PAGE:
Lithium Australia subsidiary VSPC develops the ‘safe’ lithium-ion battery

VSPC Ltd. (Very Small Particle Co. Ltd.) – a wholly-owned subsidiary of Lithium Australia NL, Perth, Australia – has made significant progress towards improving the energy density of LFP LIB cells by adjusting its proprietary manufacturing processes to incorporate manganese into the cathode active material during production.

Adrian Griffin, managing director of Lithium Australia: “Lithium Australia subsidiary VSPC has made great progress towards improving the production and sustainability of LIBs. Its patented technology has proved successful in the synthesis of high-energy-density LMFP battery cells, which are low-cost and retain the superior safety characteristics associated with LFP LIBs. Indeed, LFP is currently increasing its share of the battery market, and commercialisation of VSPC’s LMFP will provide consumers with the best combination of safety, cost and energy density.

VSPC’s evaluation of low-cost feed materials for LIB production has the potential to make Australia, already the world’s largest lithium producer, a future battery manufacturing hub.”

Improving on LFP performance VSPC has successfully produced LMFP battery cells for testing. These cells, by virtue of their higher voltage, provide greater energy density than that of standard LFP cells.

The discharge curves below are for cells manufactured from VSPC-produced LFP (left) and VSPC-produced LMFP (right). The higher voltage delivery of the LMFP cells results in an energy density increase of up to 25% when compared with the LFP cells. Globally, major LFP cell producers are striving to achieve similar increases in energy density by introducing manganese as a component of their cathode powder.

Safety considerations

LIBs can be divided into a number of categories based on the crystal structure of the cathode materials they contain. Currently, the types of LIBs most commonly used in electric vehicles (‘EVs’) are nickel cobalt manganese (‘NCM’) and nickel cobalt aluminum (‘NCA’). Both NCM and NCA have a spinel (oxide) structure characterised by relatively low-strength chemical bonds. LFP and LMFP, on the other hand, are composed of phosphates (olivine-like crystal structures) with exceptionally high bond strengths. It is this fundamental physical property that results in the superior characteristics (including thermal stability and long service life) of LFP- and LMFP-type LIBs.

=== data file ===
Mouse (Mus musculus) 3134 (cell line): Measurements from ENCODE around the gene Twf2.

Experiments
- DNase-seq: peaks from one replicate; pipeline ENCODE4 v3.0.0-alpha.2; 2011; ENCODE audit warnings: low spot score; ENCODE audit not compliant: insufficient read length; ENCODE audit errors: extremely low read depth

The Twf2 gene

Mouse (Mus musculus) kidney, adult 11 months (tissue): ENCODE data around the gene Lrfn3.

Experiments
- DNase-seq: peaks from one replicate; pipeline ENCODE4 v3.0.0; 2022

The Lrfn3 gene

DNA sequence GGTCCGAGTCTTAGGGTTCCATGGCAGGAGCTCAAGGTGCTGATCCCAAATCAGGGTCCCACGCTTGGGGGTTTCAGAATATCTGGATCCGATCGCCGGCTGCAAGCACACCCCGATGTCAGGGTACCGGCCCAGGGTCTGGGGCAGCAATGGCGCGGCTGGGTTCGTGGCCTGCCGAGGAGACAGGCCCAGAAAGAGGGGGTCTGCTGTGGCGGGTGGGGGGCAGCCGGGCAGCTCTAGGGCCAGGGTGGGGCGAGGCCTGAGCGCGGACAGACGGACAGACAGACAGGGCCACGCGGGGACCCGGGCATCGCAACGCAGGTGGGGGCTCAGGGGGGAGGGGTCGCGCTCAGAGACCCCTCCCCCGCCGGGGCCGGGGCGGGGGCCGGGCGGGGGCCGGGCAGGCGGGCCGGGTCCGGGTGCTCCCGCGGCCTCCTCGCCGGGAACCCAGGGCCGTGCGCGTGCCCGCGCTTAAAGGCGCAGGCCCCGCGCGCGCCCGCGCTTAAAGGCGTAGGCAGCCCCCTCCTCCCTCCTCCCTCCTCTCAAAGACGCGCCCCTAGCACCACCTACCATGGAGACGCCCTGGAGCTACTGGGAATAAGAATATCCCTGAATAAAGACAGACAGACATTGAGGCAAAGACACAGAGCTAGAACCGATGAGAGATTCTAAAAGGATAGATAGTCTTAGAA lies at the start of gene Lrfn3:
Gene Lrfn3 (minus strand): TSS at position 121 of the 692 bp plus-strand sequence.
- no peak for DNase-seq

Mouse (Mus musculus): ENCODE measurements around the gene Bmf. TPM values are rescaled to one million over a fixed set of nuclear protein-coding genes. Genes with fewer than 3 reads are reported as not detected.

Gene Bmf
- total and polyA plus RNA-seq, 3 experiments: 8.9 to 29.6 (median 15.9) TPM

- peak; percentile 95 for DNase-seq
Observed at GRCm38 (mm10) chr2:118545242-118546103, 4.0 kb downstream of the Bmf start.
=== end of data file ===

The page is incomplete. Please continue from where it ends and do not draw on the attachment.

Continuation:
Prelude to rapid- charge batteries for transport applications

VSPC plans to develop a rapid-charge battery for transportation applications (see announcement 12 February 2020). Its recent success in testing LMFP cells demonstrates the potential for VSPC’s patented manufacturing process to synthetize LMFP for these applications. Due to its higher energy density, LMFP should reduce the ‘range anxiety’ associated with standard LFP formulations designed for EVs.

Low-cost raw materials

Being able to produce high-performance LIBs without the requirement for nickel or cobalt has many advantages, safety being paramount. Beyond that, the use of common bulk commodities such as manganese, iron and phosphorus reduces costs. Access to much more reliable supply chains is a further advantage.

VSPC’s active programme to reduce costs even further includes its evaluation of industrial waste materials as feed, as well as the production of cathode-material precursors derived from spent LIBs.

The ESG advantage

Commercialisation of LMFP for the production of LIBs would eliminate the requirement for materials from regions in which human rights abuse (including the use of child labour) is rife.

Moreover, as noted, using materials derived from industrial waste materials and spent batteries to create precursors for new LFP- or LMFP- type LIBs can enhance sustainability and reduce supply chain risk.

About Lithium Australia NL

Lithium Australia aims to ensure an ethical and sustainable supply of energy metals to the battery industry (enhancing energy security in the process) by creating a circular battery economy. The recycling of old lithium-ion batteries to new is intrinsic to this plan. While rationalising its portfolio of lithium projects/alliances, the Company continues with R&D on its proprietary extraction processes for the conversion of all lithium silicates (including mine waste), and of unused fines from spodumene processing, to lithium chemicals. From those chemicals, Lithium Australia plans to produce advanced components for the battery industry globally, and for stationary energy storage systems within Australia. By uniting resources and innovation, the Company seeks to vertically integrate lithium extraction, processing and recycling.

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